As our population ages, Baby Boomers and their families are met with new challenges in finding long-term care solutions, paying for health care and more.
By 2030, state leaders say roughly 20 percent of Tennesseans will be age 65 or older.
Carolyn Neil, an elder care advocate who is an administrator at Asbury Place in Maryville, says one in four adults are currently serving as caregivers to an elderly relative, friend or spouse.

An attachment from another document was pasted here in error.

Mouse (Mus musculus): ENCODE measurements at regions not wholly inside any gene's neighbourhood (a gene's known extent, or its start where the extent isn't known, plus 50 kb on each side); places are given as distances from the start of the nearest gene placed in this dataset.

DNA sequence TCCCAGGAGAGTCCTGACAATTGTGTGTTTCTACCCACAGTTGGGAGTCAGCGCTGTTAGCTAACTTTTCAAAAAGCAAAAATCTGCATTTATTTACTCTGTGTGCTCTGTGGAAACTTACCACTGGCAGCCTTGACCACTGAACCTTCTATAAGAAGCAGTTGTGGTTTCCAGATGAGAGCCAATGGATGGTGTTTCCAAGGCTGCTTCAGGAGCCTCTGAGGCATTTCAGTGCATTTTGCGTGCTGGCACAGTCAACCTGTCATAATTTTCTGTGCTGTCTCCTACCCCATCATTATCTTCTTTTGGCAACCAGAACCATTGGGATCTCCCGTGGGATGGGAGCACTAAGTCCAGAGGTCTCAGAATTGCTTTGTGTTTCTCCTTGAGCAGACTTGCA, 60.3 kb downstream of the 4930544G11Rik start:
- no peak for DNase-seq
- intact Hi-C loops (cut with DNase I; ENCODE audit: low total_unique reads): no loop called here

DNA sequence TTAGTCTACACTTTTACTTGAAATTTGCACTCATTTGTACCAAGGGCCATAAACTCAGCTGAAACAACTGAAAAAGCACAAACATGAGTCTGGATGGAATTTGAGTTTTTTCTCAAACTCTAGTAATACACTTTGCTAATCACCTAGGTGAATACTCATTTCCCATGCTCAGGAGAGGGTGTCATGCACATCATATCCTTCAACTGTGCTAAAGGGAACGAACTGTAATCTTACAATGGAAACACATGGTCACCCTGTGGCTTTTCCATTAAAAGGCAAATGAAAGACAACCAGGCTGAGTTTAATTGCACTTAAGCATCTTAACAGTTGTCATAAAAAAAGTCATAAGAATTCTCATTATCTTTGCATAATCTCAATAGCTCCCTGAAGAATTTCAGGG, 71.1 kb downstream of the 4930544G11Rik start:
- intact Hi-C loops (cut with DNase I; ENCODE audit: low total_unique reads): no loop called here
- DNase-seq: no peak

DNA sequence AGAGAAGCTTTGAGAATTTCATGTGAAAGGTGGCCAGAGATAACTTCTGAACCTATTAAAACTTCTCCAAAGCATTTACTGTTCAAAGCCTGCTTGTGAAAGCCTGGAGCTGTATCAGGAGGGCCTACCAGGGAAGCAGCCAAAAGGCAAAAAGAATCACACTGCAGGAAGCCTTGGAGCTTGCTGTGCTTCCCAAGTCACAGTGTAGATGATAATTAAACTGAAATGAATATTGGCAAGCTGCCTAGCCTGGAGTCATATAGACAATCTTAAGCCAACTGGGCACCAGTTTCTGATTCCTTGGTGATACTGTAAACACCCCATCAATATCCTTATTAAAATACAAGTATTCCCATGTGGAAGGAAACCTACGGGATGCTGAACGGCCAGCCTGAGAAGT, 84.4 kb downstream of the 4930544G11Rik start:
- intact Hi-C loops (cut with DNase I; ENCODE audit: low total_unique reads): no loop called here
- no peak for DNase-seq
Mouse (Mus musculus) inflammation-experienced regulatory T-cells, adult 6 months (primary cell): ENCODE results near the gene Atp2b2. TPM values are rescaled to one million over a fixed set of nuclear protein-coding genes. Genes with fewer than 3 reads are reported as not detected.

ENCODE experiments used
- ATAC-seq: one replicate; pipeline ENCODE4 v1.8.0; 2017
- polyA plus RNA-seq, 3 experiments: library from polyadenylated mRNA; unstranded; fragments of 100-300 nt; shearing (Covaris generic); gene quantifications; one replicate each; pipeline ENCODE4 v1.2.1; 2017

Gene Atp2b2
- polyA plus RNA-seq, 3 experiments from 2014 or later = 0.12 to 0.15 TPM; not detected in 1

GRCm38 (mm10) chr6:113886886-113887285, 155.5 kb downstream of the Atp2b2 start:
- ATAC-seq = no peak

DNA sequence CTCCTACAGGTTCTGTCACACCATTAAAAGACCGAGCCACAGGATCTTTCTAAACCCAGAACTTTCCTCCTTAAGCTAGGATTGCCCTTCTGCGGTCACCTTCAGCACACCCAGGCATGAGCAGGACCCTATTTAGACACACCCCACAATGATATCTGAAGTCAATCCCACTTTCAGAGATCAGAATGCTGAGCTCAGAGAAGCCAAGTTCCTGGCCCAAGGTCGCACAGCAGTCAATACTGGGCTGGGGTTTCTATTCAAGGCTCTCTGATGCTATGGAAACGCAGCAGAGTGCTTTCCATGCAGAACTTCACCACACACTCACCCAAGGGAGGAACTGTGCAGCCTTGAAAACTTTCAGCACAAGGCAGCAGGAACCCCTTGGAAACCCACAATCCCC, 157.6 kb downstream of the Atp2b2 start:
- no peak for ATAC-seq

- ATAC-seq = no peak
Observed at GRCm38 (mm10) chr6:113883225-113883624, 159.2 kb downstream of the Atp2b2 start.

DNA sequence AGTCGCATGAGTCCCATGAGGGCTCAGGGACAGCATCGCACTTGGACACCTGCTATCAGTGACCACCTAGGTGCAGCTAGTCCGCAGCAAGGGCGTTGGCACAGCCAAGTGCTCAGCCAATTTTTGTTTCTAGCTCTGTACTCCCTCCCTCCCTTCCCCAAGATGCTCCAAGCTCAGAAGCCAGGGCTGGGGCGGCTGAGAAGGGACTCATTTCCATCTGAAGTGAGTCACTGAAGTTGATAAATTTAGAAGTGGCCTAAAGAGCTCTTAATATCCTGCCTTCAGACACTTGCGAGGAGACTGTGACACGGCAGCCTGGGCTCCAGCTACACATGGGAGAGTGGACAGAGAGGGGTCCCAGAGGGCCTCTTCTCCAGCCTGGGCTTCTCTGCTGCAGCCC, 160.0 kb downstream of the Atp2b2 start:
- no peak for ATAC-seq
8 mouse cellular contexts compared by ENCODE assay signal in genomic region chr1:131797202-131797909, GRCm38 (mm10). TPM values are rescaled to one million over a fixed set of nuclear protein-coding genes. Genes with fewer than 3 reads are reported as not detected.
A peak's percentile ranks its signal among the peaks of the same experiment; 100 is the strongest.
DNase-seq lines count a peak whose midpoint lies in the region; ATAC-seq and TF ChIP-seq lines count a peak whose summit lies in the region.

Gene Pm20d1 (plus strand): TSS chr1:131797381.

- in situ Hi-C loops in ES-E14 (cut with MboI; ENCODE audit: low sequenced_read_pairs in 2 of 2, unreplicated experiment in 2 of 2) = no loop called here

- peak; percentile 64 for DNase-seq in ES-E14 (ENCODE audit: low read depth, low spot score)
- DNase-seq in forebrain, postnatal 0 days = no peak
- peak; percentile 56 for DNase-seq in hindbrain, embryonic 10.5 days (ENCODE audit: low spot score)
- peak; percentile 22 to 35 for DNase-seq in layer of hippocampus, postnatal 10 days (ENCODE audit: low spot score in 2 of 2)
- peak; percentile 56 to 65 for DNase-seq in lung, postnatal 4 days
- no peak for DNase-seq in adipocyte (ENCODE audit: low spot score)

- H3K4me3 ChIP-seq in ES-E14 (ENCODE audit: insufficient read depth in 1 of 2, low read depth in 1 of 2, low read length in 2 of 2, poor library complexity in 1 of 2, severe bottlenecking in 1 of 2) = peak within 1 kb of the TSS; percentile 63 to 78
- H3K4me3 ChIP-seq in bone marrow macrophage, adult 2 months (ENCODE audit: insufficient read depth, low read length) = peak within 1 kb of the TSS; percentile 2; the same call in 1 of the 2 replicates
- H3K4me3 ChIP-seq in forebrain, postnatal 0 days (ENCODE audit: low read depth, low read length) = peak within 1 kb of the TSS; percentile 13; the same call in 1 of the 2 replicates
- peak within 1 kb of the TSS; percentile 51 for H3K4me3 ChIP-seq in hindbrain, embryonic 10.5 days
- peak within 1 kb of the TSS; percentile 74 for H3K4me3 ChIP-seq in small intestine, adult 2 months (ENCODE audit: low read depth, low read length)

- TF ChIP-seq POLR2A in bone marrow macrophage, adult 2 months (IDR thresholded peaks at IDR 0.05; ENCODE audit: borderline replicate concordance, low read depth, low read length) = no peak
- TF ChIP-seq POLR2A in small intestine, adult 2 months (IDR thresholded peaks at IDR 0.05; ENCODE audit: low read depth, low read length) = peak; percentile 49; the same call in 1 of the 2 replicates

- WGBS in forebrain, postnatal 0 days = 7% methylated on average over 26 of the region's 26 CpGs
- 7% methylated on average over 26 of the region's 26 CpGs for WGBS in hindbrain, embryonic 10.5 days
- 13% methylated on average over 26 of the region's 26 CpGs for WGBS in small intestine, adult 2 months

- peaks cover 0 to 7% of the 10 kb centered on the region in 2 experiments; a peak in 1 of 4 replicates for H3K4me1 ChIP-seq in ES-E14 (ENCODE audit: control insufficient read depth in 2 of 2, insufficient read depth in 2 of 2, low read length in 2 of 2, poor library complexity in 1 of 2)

About 65 percent of those caregivers are women who also work outside the home, and spend nearly 20 hours a week providing care.
While the mental and financial toll of caring for a loved one can be daunting, the best way to minimize the stress of caring for an aging relative is planning ahead, Neil said.
She said it's important thing is for families to have a conversation about long-term care before they reach a point of crisis, and to make plans before an elderly relative reaches the point of needing extra care.
Neil said some of the legal documents families need to discuss include:
- Power of attorney for health care
- Power of attorney for finances
- Advanced directive/living will
- Last will and testament